Huang Di-ying 黃帝穎
（Huang Di-ying is a lawyer and director of Taiwan Forever Association）
Translated by Lin Lee-kai
TAIPEI TIMES / Editorials 2017.07.18
Early last month, a video clip of an address made by US Supreme Court Chief Justice John Roberts at his son’s high-school commencement ceremony went viral.
“From time to time in the years to come, I hope you will be treated unfairly, so that you will come to know the value of justice ... and I hope you will have just enough pain to learn compassion,” Roberts says in the clip.
His wishes for graduates to learn from their own frustrations are very unusual. They are also part and parcel of the concept of empathy, a skill invaluable to the judiciary.
If trials could be carried out with empathy and judges put themselves in others’ shoes to understand the parties involved and to solve disputes, then it would be possible for the public to trust the judicial system.
With trials by jury, the US judicial system allows people to participate, in order to avoid arbitrariness and lack of empathy from the judge, perhaps neglecting the important principle of the presumption of innocence, under which a suspect is considered innocent unless proven guilty. In some cases, judges try suspects and encounter unsavory characters on a daily basis, so it is sometimes difficult for them to maintain the presumption of innocence.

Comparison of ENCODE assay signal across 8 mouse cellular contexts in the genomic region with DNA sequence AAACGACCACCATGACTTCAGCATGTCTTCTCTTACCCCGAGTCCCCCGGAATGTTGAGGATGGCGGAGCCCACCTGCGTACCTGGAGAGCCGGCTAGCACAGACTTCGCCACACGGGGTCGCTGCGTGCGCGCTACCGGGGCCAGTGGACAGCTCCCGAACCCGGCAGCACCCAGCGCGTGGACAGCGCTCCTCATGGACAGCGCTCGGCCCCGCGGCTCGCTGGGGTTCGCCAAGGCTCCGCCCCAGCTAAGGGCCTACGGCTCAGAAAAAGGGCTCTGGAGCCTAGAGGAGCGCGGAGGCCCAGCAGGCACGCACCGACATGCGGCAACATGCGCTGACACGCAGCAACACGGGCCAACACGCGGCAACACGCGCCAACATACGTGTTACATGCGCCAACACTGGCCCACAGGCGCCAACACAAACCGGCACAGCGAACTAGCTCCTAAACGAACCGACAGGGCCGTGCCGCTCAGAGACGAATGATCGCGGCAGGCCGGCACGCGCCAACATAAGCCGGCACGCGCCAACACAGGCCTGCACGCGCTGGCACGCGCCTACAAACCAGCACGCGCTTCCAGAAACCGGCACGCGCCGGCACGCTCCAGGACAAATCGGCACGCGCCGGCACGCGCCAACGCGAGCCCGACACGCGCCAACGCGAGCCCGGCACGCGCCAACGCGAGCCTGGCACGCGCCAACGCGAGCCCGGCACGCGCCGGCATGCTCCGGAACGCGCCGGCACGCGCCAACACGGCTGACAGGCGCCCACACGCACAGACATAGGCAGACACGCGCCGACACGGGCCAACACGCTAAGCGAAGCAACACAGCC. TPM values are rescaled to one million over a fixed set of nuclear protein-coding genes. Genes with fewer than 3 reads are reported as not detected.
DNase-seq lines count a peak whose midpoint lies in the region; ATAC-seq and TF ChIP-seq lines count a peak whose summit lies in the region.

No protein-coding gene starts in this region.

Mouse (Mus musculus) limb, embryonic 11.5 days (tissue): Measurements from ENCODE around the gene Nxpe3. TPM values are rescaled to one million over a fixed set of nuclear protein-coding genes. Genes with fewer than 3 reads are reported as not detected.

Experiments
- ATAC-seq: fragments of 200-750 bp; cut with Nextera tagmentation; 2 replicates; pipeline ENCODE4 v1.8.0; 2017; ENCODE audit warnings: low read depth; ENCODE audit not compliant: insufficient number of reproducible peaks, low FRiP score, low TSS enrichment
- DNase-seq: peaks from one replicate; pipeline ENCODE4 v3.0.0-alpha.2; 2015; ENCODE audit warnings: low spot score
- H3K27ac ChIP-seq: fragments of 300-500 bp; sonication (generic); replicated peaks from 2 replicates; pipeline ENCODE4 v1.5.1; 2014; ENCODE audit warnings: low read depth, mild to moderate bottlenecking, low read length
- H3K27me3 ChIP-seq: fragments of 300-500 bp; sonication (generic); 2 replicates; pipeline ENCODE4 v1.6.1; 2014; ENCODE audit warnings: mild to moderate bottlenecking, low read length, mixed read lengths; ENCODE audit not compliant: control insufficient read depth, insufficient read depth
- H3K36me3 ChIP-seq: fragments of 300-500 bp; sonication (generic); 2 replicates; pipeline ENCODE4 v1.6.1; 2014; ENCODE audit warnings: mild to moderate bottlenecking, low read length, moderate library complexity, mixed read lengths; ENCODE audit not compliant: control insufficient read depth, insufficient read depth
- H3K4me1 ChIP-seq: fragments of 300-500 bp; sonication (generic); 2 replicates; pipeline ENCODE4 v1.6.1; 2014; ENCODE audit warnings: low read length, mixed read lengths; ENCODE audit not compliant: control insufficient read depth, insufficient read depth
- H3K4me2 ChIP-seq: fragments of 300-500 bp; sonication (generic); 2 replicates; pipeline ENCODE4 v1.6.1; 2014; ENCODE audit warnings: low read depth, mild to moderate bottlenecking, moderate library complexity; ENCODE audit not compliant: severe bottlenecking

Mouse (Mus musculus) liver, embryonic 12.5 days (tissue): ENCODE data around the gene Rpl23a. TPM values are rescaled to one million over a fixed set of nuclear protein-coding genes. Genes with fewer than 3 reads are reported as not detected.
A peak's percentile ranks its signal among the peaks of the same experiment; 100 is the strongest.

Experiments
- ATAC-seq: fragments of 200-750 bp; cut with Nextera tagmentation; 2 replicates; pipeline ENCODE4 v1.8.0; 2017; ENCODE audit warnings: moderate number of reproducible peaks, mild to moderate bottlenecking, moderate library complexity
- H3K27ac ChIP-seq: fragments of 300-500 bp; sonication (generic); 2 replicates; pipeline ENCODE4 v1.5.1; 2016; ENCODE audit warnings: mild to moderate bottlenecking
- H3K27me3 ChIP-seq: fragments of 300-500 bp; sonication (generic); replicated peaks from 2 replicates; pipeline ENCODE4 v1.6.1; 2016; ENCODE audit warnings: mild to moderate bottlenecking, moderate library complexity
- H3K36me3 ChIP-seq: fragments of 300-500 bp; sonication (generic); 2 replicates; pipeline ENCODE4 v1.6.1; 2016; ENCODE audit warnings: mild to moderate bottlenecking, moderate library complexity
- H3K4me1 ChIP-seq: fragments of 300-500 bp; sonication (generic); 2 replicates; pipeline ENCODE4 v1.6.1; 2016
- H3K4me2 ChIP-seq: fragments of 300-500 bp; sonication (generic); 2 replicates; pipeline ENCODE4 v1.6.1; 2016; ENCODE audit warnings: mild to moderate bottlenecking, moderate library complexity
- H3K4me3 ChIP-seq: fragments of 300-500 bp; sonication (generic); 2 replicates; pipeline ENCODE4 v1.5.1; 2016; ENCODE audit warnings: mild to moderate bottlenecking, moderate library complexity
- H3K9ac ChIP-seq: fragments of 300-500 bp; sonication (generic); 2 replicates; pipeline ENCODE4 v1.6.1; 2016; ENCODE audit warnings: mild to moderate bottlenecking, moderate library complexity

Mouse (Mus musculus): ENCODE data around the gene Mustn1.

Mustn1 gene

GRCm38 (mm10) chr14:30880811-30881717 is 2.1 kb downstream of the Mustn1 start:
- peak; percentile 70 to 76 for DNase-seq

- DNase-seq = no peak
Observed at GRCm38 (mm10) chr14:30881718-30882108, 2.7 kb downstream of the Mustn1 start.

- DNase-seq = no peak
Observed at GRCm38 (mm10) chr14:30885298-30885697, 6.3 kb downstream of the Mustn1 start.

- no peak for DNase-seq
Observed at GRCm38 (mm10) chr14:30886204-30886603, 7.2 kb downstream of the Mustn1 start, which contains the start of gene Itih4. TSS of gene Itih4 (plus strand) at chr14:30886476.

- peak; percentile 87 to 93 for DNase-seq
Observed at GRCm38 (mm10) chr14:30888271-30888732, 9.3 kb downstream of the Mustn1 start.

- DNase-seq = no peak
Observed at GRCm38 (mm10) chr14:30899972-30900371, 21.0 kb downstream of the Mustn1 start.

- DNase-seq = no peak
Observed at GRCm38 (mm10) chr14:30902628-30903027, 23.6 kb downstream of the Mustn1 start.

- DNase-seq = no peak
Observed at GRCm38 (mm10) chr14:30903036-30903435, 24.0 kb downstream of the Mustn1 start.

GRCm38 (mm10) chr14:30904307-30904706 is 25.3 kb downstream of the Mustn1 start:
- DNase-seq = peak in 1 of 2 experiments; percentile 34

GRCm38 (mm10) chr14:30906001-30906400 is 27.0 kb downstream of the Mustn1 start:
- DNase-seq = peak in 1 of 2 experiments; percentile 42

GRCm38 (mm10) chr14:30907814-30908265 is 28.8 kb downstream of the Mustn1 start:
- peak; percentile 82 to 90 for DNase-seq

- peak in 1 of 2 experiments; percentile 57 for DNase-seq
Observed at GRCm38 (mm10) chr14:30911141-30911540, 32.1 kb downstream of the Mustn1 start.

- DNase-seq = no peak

However, according to an opinion poll published by National Chung Cheng University last year, as many as 84 percent of Taiwanese do not trust judges — a state of affairs difficult to imagine in a democratic nation. At this critical moment in Taiwan’s judicial reform, the key to success lies in empathy toward the public.
Whether it is the US jury system or Japan’s lay judge system, their purpose is to create opportunities for people to participate in trials with empathy.
At the sixth meeting of the judicial reform preparatory committee on Monday last week, President Tsai Ing-wen (蔡英文) declared four main areas for reform, including transparency of judicial proceedings, improving the selection and discipline of judges and prosecutors, and the establishment of a system of civic participation in the judicial process, all of which are necessary to rebuild public trust in the judicial system.
Facing the judges and prosecutors, who are in general considered to be “the winners at the game of life,” the public concern should keep track of the policies related to rebuilding the judicial empathy.